Overall the pilot was flawed as story was sacrificed to establish tone and atmosphere but it has great potential with a great cast. The dialogue can be improved but they might just be trying to find their voice as the characters get more defined as the show goes on.

This brings me to a score of: Comic book fans might be disappointed to some changes to the mythos of the source material but the show looks great and has a great to portray characters that they always wanted to see being played in live action. For the rest of the audience the show could be a great old school noire film packed into a TV show and seems to have a good appeal to most people.

#7 Symposium Pandemonium

This had a more lecture type feel to it than the previous ones but anyway onto the points.

We dealt with the different types of networks in the both the reading and tutor with Elliot as he also brought up nodes as the stations in the trains network in Melbourne. This network is much more restricted than the scale free network that the internet is as it can has no limit on how much it grows and expands. The process of using tags and categorizing our posts is a way to lead people to visit particular nodes that we want to users to see.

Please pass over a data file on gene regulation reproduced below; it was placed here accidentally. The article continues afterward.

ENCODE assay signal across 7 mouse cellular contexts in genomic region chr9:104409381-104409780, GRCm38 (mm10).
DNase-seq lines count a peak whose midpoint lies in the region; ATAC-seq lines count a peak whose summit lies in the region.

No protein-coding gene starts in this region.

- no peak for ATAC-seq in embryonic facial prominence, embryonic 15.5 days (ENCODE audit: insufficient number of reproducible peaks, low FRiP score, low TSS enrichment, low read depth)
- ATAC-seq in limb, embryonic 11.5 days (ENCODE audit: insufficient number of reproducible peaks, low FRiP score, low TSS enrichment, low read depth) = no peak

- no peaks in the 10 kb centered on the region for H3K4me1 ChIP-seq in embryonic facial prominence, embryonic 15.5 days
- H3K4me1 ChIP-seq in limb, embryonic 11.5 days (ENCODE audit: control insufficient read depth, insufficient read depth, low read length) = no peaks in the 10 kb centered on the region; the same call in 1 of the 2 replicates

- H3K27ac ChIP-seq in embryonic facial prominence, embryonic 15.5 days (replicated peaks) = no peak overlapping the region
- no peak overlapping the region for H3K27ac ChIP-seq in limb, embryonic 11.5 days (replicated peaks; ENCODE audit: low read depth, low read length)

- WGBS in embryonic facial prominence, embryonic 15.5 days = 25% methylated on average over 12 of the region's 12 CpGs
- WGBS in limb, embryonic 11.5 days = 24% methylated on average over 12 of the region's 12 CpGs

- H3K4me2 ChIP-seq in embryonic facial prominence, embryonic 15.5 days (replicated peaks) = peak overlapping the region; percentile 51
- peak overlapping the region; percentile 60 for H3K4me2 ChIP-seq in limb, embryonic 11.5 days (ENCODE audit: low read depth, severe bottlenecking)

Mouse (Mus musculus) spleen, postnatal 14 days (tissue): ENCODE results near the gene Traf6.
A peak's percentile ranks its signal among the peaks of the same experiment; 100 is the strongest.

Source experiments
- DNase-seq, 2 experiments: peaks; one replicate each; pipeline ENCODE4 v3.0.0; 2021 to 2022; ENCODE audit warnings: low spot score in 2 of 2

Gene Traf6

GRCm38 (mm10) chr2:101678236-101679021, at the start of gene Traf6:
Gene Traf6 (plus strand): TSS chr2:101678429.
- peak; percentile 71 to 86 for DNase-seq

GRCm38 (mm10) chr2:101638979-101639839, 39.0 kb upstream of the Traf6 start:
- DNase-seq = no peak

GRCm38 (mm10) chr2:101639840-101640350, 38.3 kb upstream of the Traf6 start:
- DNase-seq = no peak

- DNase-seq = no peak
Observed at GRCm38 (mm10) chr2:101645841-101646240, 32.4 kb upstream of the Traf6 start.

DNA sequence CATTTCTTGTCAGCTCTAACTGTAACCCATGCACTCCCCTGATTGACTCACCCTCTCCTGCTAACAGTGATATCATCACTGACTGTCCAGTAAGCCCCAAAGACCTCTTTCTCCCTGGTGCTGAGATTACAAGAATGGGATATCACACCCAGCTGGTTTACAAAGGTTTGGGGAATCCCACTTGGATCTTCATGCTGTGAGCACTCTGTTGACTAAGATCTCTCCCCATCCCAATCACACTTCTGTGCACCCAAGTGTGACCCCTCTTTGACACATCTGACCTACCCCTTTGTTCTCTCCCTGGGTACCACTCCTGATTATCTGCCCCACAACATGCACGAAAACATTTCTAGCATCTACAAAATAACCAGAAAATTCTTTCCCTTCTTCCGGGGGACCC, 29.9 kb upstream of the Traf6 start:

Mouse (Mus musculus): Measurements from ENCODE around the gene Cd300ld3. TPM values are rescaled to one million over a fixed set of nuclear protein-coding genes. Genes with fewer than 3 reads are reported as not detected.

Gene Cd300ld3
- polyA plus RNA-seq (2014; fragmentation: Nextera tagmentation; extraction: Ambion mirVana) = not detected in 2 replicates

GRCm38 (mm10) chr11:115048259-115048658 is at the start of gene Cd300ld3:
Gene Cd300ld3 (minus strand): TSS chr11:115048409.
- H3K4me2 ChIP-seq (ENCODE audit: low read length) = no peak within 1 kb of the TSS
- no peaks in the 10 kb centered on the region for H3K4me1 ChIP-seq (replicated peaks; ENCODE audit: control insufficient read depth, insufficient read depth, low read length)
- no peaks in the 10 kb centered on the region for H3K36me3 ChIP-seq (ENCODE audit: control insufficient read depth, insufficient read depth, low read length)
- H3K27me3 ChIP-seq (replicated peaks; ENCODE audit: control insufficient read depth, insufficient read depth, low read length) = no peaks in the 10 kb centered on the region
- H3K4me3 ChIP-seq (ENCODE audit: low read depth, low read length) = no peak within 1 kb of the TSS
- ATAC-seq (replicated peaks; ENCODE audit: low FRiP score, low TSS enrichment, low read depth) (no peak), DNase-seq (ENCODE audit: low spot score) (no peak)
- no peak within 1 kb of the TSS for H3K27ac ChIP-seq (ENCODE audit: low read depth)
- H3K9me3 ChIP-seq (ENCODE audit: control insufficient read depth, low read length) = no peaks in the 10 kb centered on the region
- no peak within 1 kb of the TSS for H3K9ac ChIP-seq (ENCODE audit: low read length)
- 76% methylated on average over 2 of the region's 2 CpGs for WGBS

The site Cowbird was quite interesting as it curates the aggregation of stories submitted by users though the use of key words and categories. This is a good example to how every story can relate to each other. The whole ‘Oracle of Kevin Bacon’ thing was both humorous to think about and also a great example of links in a network. The fact that every celebrity is in some way linked to Kevin Bacon shows how easy it is to link people if we take the time to trace back the links we can go to some unexpected and strange places.